So I’m 29 right? I’m still young. I’m not 21 young, but all things considered I’m still young. Well last week I was doing my hair and I noticed a grey hair. Not just one grey hair actually, multiple. How many? I don’t know, I didn’t count.
My husband happened to walk by and I told him what I found. He is a good man so he started to reject this idea telling me there was no way. I stopped him and told him to look for himself. He looked and with a smile asked if I wanted help getting them. I told him, “No way! I earned those!”
I’ve been told by my grandma that getting old isn’t any fun and that in fact it hurts so if I could avoid it altogether I should. She’s a funny lady, but I’ve seen the young die and even though I only have the earned wisdom of a 29 year old I’ve come to the conclusion that old age is a gift.
I’ve earned the tiger stripes (stretch marks) of 3 pregnancies, the dark circles under my eyes of keeping my daughter alive through many sleepless nights, and now I’ve earned a few grey hairs from being in the middle of raising my son on the spectrum.
While we’re here talking about life being a gift, getting older hurts, and the fact that my oldest son mr. L is on the autism spectrum let’s talk about the life expectancy of someone with autism.
I’ll try to keep this simple so we don’t all tumble down that rabbit hole of mom worry when it comes to our children and their innocent lives.
There was a Danish study done in 2008 that found that the mortality risk for those on the spectrum was nearly twice that of the general population. But it’s not the diagnosis of autism that is cause for a shorter life expectancy. This scary fact is due to suicide, higher chances of drowning and from other accidents often caused by individuals running or wandering away.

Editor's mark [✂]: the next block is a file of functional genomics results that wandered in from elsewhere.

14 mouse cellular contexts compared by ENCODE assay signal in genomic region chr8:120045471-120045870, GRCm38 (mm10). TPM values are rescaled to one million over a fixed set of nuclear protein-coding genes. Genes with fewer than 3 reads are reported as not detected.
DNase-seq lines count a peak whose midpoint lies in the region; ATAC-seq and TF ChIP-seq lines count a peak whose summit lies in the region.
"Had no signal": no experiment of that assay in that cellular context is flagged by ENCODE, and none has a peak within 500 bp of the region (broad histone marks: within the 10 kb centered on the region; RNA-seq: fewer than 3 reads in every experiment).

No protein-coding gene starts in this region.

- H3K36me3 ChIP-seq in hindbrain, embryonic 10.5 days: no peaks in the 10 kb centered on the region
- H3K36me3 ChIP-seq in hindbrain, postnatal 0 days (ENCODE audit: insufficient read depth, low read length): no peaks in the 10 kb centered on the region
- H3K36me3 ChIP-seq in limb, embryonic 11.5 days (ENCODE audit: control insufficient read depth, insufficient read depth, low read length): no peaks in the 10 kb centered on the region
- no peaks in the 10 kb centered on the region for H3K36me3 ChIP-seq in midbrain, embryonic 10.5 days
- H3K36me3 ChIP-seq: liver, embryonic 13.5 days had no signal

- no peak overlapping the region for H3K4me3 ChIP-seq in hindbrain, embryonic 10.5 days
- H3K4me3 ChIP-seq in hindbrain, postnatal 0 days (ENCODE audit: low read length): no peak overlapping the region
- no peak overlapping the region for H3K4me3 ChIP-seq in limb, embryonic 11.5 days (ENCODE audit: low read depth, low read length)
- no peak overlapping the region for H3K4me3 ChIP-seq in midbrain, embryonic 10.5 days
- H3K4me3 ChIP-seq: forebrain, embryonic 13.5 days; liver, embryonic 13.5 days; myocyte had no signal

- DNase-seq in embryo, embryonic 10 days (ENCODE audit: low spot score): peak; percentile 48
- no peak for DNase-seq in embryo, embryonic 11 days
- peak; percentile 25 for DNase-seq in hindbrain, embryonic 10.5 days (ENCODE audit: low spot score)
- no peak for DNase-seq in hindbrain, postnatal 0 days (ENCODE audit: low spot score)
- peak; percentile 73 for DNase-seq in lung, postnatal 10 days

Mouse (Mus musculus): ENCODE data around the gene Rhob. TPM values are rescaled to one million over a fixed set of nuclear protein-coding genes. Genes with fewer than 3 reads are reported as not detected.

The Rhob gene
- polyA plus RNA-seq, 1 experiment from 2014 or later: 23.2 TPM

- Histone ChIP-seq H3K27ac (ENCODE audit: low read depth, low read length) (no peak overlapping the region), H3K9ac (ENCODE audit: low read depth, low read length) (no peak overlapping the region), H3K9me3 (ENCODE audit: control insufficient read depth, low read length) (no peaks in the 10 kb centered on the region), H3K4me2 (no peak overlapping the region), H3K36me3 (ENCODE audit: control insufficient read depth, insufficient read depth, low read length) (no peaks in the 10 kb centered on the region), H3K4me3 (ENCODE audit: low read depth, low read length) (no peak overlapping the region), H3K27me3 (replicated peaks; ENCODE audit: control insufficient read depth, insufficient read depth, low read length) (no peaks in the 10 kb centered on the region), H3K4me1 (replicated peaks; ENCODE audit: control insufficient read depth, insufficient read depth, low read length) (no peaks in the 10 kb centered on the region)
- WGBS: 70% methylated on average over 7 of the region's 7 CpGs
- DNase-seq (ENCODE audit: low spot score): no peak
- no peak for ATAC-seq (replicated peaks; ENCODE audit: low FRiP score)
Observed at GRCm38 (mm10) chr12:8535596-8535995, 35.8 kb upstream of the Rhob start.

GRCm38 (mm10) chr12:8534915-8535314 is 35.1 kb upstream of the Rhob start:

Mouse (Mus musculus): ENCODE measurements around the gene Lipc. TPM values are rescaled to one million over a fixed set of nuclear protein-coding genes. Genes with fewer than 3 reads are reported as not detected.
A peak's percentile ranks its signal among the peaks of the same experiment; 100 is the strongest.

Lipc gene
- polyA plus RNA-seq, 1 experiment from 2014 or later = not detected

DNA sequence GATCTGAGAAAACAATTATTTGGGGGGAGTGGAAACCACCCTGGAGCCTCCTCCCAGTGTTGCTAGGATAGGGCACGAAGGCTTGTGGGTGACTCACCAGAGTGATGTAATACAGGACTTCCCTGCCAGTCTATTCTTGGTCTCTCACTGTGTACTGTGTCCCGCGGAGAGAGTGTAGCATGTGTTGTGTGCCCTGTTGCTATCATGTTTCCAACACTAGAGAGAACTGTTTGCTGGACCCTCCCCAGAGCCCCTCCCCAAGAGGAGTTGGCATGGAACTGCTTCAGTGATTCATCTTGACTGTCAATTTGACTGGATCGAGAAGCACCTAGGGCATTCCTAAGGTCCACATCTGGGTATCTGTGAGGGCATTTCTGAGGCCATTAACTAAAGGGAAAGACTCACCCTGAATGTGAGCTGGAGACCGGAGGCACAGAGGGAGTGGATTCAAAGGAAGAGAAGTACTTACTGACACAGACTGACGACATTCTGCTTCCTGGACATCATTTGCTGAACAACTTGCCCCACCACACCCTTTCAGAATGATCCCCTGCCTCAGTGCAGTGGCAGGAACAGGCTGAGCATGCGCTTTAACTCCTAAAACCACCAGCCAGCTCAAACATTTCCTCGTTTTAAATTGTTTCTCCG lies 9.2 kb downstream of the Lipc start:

So what does this look like in numbers? Those diagnosed with autism have a life expectancy of 54 years and those diagnosed with autism and a learning disability is expected to only live to 39.
The good news though, is that there are things we can do to lengthen this short life expectancy.
- Swim lessons, early and often if need be.
- Inclusion, invite them, include them, listen, and stop bullying from peers and yes- adults.
- Early intervention, get them diagnosed young and help them get the therapies they need.
- Stop using funding for a search for cures, and start using it towards resources to make life better for those on the spectrum, and for those helping them.
I came across an article a few weeks back by an autistic author, Sarah Kurchak and her view of her life expectancy on the spectrum. Here is a link to her piece, “I’m autistic. I just turned 36- the average age when people like me die. The stress of living with autism is exhausting”.
Maybe my tiger stripes will fade with time, and maybe my daughter will learn to sleep more then 4 hours at a time. But I earned these grey hairs and I don’t have any plans for hiding them.
Do you have any beauty features you earned through living life? Do you look forward to living to an old age? Or do you worry about your child becoming an adult? So many questions for all these thoughts today!
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